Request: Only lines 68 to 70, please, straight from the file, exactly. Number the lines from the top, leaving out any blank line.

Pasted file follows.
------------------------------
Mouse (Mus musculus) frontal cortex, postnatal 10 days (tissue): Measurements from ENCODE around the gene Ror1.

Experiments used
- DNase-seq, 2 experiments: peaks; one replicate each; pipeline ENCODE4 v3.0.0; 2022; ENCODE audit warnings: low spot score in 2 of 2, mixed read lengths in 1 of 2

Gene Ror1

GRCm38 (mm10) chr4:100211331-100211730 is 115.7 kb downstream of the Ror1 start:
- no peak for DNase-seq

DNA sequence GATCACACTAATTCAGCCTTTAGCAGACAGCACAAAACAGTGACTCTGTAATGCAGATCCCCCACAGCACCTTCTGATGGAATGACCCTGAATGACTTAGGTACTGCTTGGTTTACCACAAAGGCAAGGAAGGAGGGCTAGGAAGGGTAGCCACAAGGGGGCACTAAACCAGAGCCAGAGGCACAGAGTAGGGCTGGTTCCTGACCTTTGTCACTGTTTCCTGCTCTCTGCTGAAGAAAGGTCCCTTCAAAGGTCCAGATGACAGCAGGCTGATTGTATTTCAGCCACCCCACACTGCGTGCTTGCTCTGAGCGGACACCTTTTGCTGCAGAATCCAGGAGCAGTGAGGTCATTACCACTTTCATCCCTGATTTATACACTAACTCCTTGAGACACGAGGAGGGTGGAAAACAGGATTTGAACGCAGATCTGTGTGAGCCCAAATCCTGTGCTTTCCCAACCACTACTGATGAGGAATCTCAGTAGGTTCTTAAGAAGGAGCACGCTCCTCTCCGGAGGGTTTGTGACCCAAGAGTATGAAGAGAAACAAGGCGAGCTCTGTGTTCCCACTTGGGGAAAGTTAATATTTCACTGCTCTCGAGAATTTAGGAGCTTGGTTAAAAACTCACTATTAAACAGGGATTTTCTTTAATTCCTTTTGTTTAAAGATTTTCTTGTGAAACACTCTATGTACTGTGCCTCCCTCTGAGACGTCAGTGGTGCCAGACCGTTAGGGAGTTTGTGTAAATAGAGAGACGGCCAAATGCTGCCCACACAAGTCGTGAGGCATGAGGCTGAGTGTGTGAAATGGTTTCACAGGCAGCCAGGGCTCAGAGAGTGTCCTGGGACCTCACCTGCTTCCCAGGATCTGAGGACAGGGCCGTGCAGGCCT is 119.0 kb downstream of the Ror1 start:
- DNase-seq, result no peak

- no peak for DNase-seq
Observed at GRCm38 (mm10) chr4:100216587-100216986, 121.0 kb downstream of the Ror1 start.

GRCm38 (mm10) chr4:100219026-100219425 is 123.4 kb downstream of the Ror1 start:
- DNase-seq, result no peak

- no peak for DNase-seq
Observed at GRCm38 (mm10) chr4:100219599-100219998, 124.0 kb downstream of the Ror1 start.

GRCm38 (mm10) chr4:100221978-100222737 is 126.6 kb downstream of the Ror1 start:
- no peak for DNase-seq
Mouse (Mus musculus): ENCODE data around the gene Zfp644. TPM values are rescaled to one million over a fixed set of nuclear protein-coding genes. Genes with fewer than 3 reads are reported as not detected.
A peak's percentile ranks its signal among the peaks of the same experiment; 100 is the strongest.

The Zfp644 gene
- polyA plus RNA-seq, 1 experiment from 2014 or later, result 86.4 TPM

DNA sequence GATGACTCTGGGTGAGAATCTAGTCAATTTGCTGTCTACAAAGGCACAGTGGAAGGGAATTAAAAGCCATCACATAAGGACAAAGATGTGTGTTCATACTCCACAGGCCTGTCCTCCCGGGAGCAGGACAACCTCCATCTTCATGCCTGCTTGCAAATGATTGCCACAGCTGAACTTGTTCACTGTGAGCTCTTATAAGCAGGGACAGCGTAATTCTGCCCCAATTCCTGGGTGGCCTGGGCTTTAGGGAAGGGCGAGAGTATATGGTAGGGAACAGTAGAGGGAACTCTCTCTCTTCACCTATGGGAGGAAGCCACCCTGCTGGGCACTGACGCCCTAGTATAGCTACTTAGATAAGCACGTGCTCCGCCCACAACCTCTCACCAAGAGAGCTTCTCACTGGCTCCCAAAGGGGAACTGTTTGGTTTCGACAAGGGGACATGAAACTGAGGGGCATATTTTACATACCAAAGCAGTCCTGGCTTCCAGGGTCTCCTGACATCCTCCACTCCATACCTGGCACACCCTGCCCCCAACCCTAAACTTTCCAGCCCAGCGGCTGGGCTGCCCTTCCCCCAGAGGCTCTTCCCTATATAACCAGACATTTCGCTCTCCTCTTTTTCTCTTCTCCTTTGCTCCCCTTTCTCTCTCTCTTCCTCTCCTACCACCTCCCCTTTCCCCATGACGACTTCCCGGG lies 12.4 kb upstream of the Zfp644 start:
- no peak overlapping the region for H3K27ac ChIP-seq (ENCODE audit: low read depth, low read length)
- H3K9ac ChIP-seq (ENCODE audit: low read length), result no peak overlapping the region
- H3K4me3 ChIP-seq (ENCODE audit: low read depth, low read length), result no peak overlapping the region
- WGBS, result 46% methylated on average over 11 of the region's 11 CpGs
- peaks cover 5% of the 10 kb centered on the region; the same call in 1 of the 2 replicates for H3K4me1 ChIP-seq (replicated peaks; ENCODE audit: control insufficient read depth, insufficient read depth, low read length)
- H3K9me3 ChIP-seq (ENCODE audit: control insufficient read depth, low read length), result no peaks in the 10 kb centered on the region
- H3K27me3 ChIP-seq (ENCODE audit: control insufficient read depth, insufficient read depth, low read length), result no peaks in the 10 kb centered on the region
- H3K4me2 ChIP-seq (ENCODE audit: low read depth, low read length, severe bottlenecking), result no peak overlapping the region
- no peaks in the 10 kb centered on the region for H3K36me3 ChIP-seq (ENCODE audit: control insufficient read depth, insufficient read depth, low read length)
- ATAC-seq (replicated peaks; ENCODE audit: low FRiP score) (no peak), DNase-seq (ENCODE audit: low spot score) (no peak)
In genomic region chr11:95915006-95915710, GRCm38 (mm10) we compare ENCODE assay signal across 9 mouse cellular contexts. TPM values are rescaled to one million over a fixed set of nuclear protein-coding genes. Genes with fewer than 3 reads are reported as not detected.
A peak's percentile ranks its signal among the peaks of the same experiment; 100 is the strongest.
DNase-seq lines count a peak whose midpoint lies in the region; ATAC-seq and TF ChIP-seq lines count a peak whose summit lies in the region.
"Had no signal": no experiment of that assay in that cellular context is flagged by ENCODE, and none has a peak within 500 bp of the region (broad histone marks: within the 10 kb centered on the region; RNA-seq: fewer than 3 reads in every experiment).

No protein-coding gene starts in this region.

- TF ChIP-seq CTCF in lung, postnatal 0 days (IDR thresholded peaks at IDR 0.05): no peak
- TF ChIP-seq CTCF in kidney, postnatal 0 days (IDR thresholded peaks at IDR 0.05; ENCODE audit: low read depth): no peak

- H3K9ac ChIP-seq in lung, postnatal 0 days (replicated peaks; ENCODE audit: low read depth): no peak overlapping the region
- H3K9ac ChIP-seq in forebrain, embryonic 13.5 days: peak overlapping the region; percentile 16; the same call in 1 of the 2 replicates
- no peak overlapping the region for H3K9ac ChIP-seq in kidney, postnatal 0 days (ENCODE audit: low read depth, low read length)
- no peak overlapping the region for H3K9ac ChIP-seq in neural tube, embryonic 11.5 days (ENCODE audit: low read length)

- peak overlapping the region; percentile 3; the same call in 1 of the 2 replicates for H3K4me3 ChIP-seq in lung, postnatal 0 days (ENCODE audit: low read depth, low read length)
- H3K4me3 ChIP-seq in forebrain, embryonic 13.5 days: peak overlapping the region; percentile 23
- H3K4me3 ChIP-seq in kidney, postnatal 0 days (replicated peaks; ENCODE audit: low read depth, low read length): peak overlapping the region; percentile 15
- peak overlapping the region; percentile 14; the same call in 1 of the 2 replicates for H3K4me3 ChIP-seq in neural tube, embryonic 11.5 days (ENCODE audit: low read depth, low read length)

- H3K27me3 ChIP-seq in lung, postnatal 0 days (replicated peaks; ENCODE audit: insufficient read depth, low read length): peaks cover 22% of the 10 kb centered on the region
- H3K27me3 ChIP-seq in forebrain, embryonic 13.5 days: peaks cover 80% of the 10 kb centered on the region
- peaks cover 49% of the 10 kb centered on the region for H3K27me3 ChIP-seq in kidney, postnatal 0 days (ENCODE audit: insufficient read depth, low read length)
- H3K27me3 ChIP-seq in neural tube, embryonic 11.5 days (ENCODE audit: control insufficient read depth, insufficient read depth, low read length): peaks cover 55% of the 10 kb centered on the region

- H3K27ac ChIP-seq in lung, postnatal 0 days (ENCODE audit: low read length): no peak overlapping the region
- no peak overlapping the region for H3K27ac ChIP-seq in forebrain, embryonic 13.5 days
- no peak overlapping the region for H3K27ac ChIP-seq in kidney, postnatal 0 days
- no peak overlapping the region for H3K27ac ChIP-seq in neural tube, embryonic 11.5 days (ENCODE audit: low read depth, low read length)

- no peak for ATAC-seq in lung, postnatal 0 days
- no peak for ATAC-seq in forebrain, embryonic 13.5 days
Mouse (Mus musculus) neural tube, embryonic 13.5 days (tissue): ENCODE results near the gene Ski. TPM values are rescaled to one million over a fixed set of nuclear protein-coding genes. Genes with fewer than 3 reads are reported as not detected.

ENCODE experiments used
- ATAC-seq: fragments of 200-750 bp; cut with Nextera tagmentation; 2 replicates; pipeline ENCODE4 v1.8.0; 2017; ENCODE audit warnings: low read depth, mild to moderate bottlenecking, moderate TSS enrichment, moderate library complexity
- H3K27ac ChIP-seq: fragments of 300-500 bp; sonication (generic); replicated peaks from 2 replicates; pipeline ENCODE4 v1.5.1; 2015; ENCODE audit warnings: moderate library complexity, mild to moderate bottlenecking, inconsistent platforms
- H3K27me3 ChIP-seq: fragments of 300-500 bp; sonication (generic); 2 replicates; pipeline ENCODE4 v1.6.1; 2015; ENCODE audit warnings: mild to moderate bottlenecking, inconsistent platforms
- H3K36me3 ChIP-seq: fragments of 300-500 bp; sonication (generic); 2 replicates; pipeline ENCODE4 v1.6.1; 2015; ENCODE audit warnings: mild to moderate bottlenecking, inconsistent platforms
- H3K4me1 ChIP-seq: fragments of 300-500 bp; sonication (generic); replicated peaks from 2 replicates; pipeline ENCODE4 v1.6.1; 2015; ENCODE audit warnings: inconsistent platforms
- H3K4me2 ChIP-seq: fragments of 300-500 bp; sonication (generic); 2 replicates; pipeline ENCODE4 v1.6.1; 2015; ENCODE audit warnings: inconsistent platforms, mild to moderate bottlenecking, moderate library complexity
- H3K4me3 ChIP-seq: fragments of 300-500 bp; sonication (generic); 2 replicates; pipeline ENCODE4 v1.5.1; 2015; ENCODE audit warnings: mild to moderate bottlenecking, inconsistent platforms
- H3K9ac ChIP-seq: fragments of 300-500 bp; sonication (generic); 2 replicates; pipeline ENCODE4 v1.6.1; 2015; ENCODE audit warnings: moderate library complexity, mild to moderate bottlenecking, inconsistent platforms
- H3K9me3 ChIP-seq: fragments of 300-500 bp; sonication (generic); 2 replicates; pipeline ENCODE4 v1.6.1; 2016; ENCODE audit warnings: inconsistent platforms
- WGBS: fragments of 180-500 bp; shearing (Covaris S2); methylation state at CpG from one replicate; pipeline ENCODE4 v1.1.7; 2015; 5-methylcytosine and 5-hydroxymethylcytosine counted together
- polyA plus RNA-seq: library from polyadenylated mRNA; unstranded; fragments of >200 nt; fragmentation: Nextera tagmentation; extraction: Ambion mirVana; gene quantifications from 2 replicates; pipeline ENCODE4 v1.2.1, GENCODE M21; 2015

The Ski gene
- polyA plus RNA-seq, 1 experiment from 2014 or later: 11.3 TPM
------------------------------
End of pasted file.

- WGBS: fragments of 180-500 bp; shearing (Covaris S2); methylation state at CpG from one replicate; pipeline ENCODE4 v1.1.7; 2015; 5-methylcytosine and 5-hydroxymethylcytosine counted together
- polyA plus RNA-seq: library from polyadenylated mRNA; unstranded; fragments of >200 nt; fragmentation: Nextera tagmentation; extraction: Ambion mirVana; gene quantifications from 2 replicates; pipeline ENCODE4 v1.2.1, GENCODE M21; 2015

The Ski gene